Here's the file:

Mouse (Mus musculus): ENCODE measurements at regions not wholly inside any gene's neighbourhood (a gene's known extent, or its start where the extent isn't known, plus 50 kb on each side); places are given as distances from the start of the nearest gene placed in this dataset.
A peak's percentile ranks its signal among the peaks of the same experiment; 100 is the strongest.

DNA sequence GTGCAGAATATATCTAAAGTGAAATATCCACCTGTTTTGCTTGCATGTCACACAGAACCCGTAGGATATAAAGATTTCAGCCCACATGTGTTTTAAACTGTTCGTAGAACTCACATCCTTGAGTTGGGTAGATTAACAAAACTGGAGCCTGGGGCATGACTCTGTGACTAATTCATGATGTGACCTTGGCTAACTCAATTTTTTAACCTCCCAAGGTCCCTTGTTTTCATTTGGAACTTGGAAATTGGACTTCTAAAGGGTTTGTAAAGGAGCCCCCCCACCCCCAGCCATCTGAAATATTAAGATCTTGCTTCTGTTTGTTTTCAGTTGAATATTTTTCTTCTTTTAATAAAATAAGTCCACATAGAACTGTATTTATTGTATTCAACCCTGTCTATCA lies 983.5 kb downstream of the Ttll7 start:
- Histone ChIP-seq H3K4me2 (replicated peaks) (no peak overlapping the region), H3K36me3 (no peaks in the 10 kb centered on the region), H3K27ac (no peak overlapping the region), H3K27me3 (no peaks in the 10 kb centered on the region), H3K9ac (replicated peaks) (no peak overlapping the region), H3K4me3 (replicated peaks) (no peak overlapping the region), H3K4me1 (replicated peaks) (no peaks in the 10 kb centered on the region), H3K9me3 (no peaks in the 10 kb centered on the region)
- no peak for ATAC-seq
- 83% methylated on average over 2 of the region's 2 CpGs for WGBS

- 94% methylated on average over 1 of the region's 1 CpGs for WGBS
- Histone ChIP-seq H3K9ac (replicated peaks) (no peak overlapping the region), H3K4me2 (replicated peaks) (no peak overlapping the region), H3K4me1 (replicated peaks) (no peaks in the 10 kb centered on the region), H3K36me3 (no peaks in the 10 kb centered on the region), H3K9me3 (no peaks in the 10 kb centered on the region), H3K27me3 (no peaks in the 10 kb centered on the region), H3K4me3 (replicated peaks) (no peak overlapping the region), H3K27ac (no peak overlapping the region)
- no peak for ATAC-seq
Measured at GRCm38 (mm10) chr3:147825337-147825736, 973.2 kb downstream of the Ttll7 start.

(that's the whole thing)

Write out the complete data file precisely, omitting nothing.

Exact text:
Mouse (Mus musculus): ENCODE measurements at regions not wholly inside any gene's neighbourhood (a gene's known extent, or its start where the extent isn't known, plus 50 kb on each side); places are given as distances from the start of the nearest gene placed in this dataset.
A peak's percentile ranks its signal among the peaks of the same experiment; 100 is the strongest.

DNA sequence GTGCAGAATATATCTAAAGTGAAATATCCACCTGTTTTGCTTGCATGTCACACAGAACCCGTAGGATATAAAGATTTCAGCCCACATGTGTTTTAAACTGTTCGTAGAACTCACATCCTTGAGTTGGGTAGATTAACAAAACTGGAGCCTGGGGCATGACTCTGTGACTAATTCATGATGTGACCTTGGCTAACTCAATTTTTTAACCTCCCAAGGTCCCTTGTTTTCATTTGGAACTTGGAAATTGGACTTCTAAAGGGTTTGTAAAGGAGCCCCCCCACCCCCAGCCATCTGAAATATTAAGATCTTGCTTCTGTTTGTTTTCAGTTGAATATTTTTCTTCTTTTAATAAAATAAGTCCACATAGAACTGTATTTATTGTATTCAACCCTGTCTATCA lies 983.5 kb downstream of the Ttll7 start:
- Histone ChIP-seq H3K4me2 (replicated peaks) (no peak overlapping the region), H3K36me3 (no peaks in the 10 kb centered on the region), H3K27ac (no peak overlapping the region), H3K27me3 (no peaks in the 10 kb centered on the region), H3K9ac (replicated peaks) (no peak overlapping the region), H3K4me3 (replicated peaks) (no peak overlapping the region), H3K4me1 (replicated peaks) (no peaks in the 10 kb centered on the region), H3K9me3 (no peaks in the 10 kb centered on the region)
- no peak for ATAC-seq
- 83% methylated on average over 2 of the region's 2 CpGs for WGBS

- 94% methylated on average over 1 of the region's 1 CpGs for WGBS
- Histone ChIP-seq H3K9ac (replicated peaks) (no peak overlapping the region), H3K4me2 (replicated peaks) (no peak overlapping the region), H3K4me1 (replicated peaks) (no peaks in the 10 kb centered on the region), H3K36me3 (no peaks in the 10 kb centered on the region), H3K9me3 (no peaks in the 10 kb centered on the region), H3K27me3 (no peaks in the 10 kb centered on the region), H3K4me3 (replicated peaks) (no peak overlapping the region), H3K27ac (no peak overlapping the region)
- no peak for ATAC-seq
Measured at GRCm38 (mm10) chr3:147825337-147825736, 973.2 kb downstream of the Ttll7 start.